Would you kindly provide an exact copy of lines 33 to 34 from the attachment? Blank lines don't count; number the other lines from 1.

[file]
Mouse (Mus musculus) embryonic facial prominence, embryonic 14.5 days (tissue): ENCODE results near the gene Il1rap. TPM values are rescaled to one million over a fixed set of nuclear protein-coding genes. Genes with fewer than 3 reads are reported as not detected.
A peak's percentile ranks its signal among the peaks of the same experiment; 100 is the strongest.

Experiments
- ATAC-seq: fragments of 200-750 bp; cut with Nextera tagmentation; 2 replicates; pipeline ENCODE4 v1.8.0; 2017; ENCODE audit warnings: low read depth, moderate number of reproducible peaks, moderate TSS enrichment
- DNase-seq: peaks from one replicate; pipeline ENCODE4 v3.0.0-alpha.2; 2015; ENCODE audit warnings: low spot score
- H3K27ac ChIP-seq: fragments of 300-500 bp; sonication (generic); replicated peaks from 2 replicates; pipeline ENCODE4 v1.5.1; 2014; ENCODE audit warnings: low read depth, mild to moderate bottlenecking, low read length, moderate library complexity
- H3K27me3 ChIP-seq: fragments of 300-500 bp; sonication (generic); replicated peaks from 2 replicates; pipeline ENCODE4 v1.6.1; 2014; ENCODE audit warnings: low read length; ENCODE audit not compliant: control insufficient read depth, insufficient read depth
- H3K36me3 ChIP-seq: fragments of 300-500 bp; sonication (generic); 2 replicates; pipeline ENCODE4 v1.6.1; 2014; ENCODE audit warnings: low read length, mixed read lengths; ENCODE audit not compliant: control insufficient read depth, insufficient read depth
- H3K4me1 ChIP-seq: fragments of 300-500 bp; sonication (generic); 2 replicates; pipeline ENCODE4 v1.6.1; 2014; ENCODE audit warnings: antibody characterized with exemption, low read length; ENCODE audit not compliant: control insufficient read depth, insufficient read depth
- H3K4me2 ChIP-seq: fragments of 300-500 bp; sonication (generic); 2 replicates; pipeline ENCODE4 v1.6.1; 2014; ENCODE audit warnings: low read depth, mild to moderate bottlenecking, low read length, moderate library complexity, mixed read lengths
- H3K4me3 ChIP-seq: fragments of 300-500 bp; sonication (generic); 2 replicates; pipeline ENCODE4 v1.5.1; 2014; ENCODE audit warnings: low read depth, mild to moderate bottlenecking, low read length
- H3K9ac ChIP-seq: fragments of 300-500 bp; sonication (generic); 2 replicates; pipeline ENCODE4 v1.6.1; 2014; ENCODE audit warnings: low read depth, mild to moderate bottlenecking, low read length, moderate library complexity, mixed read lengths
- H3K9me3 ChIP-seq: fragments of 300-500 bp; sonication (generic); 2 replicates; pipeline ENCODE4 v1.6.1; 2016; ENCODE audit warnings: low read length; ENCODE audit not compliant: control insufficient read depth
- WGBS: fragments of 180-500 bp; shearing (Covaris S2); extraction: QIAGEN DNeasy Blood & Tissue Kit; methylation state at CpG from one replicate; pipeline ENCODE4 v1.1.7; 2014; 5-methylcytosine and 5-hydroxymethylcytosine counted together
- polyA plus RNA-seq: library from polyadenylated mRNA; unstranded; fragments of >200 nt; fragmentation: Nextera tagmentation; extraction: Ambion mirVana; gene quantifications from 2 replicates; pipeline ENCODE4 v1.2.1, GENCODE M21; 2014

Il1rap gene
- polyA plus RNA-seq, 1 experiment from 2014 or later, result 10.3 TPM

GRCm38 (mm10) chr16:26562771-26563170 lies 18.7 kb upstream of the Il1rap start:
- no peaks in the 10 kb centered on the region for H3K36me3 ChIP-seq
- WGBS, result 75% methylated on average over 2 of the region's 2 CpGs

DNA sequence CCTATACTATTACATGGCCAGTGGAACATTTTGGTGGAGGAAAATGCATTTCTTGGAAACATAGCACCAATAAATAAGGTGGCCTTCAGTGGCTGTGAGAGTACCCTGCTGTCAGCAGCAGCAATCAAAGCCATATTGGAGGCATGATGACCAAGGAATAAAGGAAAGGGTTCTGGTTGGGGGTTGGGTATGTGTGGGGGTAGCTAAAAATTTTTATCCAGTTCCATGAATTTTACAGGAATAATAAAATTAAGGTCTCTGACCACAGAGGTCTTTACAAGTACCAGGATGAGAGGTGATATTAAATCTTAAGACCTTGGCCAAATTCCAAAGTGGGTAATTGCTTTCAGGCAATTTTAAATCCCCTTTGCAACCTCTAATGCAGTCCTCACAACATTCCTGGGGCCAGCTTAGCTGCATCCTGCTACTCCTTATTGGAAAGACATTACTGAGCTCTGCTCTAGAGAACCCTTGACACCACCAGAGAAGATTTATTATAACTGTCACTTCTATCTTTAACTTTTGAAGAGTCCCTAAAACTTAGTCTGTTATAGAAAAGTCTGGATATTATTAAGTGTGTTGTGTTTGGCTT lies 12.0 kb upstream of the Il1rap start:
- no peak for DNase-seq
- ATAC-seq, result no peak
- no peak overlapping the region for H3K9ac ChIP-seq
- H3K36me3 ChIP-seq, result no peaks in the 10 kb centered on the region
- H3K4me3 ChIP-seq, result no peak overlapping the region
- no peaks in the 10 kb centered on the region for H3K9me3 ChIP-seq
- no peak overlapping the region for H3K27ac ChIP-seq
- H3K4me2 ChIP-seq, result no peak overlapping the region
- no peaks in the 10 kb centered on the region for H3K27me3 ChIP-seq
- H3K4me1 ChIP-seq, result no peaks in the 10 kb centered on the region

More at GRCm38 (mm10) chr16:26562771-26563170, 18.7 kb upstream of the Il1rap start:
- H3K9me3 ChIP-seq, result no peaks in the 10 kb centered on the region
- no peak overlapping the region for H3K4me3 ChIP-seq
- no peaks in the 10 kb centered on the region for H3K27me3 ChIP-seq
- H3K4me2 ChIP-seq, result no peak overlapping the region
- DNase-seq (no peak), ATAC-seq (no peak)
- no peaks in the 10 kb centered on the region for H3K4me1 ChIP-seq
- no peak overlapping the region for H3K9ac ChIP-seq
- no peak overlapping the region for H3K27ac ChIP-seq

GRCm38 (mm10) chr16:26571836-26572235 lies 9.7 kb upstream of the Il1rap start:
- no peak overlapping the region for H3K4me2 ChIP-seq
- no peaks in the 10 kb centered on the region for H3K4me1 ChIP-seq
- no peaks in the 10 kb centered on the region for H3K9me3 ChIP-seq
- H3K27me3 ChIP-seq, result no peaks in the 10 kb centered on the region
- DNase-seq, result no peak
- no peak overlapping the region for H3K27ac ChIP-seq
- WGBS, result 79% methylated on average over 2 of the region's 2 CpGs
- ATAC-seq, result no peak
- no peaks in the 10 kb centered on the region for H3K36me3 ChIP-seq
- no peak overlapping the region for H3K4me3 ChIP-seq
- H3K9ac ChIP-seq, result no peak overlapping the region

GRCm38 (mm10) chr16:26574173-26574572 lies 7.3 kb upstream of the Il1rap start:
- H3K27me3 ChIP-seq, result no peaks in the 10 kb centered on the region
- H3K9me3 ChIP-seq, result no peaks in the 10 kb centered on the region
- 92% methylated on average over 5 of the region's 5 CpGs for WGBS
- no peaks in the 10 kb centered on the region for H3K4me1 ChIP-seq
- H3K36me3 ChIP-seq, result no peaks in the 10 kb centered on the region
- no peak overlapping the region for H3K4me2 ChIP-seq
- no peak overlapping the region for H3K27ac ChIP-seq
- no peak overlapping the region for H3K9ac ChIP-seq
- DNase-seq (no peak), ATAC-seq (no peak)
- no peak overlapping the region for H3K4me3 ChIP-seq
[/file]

- H3K9me3 ChIP-seq, result no peaks in the 10 kb centered on the region
- no peak overlapping the region for H3K4me3 ChIP-seq